It will be found that the Jack Pot adds tremendous interest to the game. When a player's token falls upon 'that space, all players will be required to contribute $200 to the Jack Pot, which amount the treasurer will keep in a compartment of the treasurer's tray designated for that purpose, thus separate from treasury funds. When a lucky player draws share-the-wealth card announcing he is winner of the Jack Pot the treasurer will turn over to him whatever sum may be on hand in the Jack Pot. Often a large sum of money will accumulate in the Jack Pot. Winning it brings about a real climax and sometimes completely changes aspect of the game. Winner of the Jack Pot must, however, pay to the treasurer a transaction tax of 25% of amount won.

 Erecting Cottages.
   Provision is made for the erection of two classes of buildings -- cottages and apartments. It is to the interest of players to erect cottages and apartments as quickly as possible because the more property is improved the greater its rental value. Before any property can be improved a player must own all property in the alphabetical group.

 Cottages.
   Cottages can be bought only from the treasurer and not from other players. They can only be erected on property of a complete alphabetical group which player owns. Example: If one player succeeds in buying spaces marked Van Buren, McKinley and Polk, all grouped as letter "E", he may at any period of his ownership buy a cottage or cottages from the treasurer to erect thereon and, if he buys one cottage, he may put it on any one of the three lots. However, the next cottage he buys and erects must be put on one of the unoccupied lots of 'this or of any other complete alphabetical group he may own. He may not build two cottages on any one lot in a particular alphabetical group until he has put one cottage on each of all of the lots of that group. That is to say, he must build evenly. After a player has built one cottage on every lot of that group, he may then build on the second row of cottages and so on up to the limit of not exceeding three cottages to a lot. But he cannot build three cottages on one lot if he has only one cottage on one lot of that group.

 Apartments.
   A player must have three cottages on each lot of a complete alphabetical group before he can build an apartment. He may then buy an apartment from the treasurer to be erected on any lot of that alphabetical group delivering to the treasurer therefor the three cottages from that lot plus excess money price shown on the certificate of ownership. It will readily be seen that apartments pay much higher rents than the three cottages but only one apartment may be erected on any one lot.

 New Deal Highway.
   When a player lands on relief station, which is space number ten, and accepts relief from his government he is automatically detoured by way of the New Deal Highway, as indicated by the arrow. Whether or not the detour provides a shorter route to prosperity remains to be determined.

 Roosevelt Space.
   As shown on the board and on certificate of ownership card, Roosevelt space has an apartment already erected. This is a highly desirable piece of property because of the large rent it commands. Nevertheless, if a player reaching it does not care to buy, it is his privilege not to exercise his option, in which event next player on his left may buy, and so on. In no case, though, may it be purchased at less than indicated price plus whatever degree of inflation, if any, is effective at the time.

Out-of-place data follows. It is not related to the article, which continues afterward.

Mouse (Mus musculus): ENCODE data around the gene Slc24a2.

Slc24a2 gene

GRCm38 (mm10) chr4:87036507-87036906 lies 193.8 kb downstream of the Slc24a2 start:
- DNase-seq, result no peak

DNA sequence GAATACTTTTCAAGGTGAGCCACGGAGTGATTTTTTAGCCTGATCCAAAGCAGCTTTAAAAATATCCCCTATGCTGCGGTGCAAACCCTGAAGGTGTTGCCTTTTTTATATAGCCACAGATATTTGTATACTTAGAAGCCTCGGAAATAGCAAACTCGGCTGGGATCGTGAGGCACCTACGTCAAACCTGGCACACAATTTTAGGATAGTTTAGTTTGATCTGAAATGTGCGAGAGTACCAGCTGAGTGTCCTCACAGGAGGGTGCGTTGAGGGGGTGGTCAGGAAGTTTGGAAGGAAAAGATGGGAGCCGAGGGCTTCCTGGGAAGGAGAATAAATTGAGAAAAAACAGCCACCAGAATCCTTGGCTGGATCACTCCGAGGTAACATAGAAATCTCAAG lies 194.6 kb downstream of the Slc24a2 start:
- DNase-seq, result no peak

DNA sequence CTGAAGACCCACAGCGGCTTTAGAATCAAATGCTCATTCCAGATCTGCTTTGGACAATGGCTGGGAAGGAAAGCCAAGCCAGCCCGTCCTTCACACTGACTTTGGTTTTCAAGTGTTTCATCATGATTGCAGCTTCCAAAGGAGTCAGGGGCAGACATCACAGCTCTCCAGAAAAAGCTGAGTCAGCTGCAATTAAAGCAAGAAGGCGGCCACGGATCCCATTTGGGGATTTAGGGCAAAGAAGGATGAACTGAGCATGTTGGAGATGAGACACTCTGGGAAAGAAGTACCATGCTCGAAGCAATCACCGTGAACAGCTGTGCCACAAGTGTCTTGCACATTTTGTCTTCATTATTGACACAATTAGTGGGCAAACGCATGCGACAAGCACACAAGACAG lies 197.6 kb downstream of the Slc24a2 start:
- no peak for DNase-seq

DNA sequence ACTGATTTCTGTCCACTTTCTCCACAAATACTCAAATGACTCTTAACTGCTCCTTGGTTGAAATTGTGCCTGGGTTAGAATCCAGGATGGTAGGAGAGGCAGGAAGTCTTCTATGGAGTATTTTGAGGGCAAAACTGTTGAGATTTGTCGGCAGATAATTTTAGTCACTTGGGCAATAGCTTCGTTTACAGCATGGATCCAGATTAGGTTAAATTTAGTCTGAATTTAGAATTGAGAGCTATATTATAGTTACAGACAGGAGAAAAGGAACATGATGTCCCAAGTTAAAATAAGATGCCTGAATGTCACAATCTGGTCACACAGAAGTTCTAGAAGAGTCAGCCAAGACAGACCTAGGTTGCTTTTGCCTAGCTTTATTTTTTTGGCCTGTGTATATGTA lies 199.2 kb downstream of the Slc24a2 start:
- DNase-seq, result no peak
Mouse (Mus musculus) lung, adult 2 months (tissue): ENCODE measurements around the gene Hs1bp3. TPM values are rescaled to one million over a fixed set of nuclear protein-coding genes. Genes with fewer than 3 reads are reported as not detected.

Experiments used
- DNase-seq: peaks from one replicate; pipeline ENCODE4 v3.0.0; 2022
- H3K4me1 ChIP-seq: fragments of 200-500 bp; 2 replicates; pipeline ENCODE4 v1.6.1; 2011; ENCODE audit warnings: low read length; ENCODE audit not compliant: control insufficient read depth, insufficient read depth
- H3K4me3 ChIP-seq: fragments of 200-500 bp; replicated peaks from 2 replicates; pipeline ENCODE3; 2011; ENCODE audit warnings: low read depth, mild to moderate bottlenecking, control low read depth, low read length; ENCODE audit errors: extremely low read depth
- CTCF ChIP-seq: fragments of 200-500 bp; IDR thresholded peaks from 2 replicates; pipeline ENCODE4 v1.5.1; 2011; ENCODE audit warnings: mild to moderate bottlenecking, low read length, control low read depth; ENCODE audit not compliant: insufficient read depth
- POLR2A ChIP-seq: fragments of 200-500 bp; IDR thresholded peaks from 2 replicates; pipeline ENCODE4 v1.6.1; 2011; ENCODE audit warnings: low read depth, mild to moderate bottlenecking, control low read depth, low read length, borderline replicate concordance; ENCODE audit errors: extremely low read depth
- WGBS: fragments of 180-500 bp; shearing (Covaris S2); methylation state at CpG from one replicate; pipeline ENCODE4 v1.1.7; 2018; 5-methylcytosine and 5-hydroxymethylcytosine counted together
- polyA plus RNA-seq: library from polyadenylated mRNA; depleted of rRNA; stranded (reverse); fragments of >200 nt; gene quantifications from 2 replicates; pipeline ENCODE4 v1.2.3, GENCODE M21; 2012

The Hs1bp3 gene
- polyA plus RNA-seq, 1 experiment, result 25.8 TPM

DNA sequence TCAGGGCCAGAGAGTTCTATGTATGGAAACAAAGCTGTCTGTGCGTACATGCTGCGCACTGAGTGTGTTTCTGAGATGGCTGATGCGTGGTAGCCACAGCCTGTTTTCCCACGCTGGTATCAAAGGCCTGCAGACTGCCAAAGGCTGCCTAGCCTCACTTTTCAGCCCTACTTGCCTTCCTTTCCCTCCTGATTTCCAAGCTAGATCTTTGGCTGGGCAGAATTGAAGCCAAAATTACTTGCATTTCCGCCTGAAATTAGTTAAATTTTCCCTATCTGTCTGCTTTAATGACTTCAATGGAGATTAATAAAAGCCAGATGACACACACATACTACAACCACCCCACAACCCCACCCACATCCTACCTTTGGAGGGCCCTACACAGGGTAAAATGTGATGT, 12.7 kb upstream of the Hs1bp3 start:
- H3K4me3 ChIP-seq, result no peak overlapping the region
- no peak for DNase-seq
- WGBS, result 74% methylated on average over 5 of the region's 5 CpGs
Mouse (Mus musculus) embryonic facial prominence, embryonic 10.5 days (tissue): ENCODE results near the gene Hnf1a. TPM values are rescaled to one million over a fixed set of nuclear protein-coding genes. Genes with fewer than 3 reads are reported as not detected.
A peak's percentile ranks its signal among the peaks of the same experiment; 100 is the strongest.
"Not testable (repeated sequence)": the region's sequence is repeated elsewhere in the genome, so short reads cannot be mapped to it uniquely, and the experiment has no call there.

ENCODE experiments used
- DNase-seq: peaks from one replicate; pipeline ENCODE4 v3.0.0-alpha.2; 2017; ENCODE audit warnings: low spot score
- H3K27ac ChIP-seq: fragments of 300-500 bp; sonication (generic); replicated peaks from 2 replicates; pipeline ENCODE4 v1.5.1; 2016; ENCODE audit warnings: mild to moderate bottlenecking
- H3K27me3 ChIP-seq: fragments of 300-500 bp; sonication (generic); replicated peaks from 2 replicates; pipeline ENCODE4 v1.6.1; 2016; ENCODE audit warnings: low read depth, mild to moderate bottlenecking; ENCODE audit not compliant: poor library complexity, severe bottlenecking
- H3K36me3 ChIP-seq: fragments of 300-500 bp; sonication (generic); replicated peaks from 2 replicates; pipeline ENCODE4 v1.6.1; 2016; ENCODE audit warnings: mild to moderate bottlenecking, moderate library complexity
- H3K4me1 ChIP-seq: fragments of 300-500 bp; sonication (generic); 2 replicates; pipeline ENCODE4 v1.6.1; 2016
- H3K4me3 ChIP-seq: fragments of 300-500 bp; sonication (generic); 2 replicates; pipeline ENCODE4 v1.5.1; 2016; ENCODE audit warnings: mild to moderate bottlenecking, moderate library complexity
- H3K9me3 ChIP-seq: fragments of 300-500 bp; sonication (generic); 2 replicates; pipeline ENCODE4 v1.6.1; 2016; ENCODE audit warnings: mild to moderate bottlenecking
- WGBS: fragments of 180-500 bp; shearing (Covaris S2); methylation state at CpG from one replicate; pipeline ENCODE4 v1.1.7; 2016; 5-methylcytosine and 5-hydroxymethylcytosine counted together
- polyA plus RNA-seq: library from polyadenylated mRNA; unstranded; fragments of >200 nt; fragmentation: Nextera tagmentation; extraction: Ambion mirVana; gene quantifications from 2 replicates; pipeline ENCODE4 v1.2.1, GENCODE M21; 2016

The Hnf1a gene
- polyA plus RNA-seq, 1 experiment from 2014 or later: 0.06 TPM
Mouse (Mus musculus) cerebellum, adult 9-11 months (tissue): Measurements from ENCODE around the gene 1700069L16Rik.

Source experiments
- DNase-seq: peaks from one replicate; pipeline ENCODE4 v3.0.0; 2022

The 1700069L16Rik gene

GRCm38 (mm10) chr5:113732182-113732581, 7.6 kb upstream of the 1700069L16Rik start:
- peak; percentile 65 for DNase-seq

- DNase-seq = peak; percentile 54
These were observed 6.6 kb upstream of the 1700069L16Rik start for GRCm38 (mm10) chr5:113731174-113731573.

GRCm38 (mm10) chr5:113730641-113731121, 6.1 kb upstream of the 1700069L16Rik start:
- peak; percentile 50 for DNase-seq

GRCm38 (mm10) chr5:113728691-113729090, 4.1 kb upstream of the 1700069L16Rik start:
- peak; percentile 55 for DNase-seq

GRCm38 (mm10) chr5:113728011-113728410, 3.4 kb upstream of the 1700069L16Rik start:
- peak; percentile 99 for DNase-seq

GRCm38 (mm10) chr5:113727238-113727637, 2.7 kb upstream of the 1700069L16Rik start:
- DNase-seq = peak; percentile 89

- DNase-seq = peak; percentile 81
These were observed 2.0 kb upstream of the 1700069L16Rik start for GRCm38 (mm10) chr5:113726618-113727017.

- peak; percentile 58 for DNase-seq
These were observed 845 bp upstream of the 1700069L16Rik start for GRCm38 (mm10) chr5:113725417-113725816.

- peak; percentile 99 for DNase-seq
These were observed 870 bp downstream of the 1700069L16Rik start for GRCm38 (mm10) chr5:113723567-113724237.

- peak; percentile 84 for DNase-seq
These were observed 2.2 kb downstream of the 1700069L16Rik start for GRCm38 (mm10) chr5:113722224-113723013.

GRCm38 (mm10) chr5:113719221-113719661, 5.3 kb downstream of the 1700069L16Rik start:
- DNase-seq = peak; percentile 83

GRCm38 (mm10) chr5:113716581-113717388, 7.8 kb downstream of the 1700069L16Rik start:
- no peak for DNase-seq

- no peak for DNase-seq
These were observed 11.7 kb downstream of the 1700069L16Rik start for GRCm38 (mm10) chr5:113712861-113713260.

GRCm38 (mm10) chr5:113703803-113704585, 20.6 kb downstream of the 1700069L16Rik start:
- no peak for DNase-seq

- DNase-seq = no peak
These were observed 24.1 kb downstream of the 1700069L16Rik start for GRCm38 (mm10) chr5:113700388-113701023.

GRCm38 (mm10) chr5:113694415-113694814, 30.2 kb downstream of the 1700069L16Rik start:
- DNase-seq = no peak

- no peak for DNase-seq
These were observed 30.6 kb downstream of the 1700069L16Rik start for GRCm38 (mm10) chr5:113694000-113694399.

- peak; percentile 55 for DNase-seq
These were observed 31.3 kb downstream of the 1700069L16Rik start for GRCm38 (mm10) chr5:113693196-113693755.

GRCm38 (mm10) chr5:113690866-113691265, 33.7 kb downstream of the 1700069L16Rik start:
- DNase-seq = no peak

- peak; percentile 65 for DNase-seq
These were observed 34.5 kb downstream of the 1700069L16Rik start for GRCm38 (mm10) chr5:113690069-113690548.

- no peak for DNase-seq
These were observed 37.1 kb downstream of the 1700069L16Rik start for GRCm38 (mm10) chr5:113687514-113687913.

Wall Street.
   Wall Street has a stock exchange ready for operation. This is both a very desirable and a very hazardous piece of property. It may make or break the owner. If player reaching it and thus obtaining option to buy does not buy, privilege passes on to the left as with other property; provided, however, it must not be sold at less than listed price plus whatever degree of inflation may be effective.

 H. O. L. C.
  When a player lands on H. O. L. C, space he may borrow from the, treasury 100% of the original cost, at prices listed on ownership cards, of all his unimproved property, and of Roosevelt and Wall Street, should he own them. On his next turn to play, or at any later time, he may take up his loan by paying the treasury an amount equal to the loan value of such property plus the usual transaction tax of 10% of the loan value. To illustrate: Suppose a player owning property which cost $2,000 stops on H. O. L. C. He may borrow the full $2,000, hypothecate such property, then on his next play or later take up such loan for $1,000 plus $100 transaction tax. Thus he will have profited to the extent of $900.

 Trading With One Another -- Transaction Taxes.
   Players will be permitted to buy and exchange unimproved properties at whatever values they may agree upon, as a private transaction, but no lot can be sold to another player if buildings are standing on any lots of that alphabetical group. All such transactions must bear a transaction tax of 10% of the amount involved, the seller paying the tax to the treasurer; but where exchanges are made each player will pay one-half, or 5%, on the transaction. This transaction tax is necessary to provide for funds to meet the old age pensions.
Any buildings located on property which owner desires to transfer to another player must be sold back to the treasurer before the owner can sell any lot of that alphabetical group. The treasurer will buy buildings back from the owners at any time and pay one-half the purchase price listed on the card for cottages or apartments. The treasurer will not buy property while Inflation is on except at the loan or surrender value.